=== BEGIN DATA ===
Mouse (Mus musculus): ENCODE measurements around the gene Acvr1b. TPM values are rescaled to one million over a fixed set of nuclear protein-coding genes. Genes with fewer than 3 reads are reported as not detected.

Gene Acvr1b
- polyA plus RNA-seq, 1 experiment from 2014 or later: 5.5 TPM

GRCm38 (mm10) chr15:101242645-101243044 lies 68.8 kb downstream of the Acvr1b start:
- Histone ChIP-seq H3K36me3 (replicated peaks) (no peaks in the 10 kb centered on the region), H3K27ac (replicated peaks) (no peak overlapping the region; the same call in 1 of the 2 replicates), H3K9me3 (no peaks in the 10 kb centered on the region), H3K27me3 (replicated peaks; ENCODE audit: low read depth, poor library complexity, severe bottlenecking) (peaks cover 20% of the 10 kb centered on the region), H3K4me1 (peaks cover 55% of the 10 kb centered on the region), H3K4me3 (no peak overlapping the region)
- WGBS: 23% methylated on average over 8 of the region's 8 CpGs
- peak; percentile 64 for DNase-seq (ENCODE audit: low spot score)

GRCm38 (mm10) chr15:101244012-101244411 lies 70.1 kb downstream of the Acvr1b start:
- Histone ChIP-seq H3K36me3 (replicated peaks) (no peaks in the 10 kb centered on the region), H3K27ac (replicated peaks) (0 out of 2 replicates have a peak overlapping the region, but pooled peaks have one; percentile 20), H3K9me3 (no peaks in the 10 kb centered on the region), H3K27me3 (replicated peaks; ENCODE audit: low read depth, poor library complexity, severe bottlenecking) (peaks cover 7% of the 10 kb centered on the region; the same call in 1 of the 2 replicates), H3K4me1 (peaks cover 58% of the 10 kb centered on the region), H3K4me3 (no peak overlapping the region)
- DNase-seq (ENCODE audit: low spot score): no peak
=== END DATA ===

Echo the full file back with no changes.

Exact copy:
Mouse (Mus musculus): ENCODE measurements around the gene Acvr1b. TPM values are rescaled to one million over a fixed set of nuclear protein-coding genes. Genes with fewer than 3 reads are reported as not detected.

Gene Acvr1b
- polyA plus RNA-seq, 1 experiment from 2014 or later: 5.5 TPM

GRCm38 (mm10) chr15:101242645-101243044 lies 68.8 kb downstream of the Acvr1b start:
- Histone ChIP-seq H3K36me3 (replicated peaks) (no peaks in the 10 kb centered on the region), H3K27ac (replicated peaks) (no peak overlapping the region; the same call in 1 of the 2 replicates), H3K9me3 (no peaks in the 10 kb centered on the region), H3K27me3 (replicated peaks; ENCODE audit: low read depth, poor library complexity, severe bottlenecking) (peaks cover 20% of the 10 kb centered on the region), H3K4me1 (peaks cover 55% of the 10 kb centered on the region), H3K4me3 (no peak overlapping the region)
- WGBS: 23% methylated on average over 8 of the region's 8 CpGs
- peak; percentile 64 for DNase-seq (ENCODE audit: low spot score)

GRCm38 (mm10) chr15:101244012-101244411 lies 70.1 kb downstream of the Acvr1b start:
- Histone ChIP-seq H3K36me3 (replicated peaks) (no peaks in the 10 kb centered on the region), H3K27ac (replicated peaks) (0 out of 2 replicates have a peak overlapping the region, but pooled peaks have one; percentile 20), H3K9me3 (no peaks in the 10 kb centered on the region), H3K27me3 (replicated peaks; ENCODE audit: low read depth, poor library complexity, severe bottlenecking) (peaks cover 7% of the 10 kb centered on the region; the same call in 1 of the 2 replicates), H3K4me1 (peaks cover 58% of the 10 kb centered on the region), H3K4me3 (no peak overlapping the region)
- DNase-seq (ENCODE audit: low spot score): no peak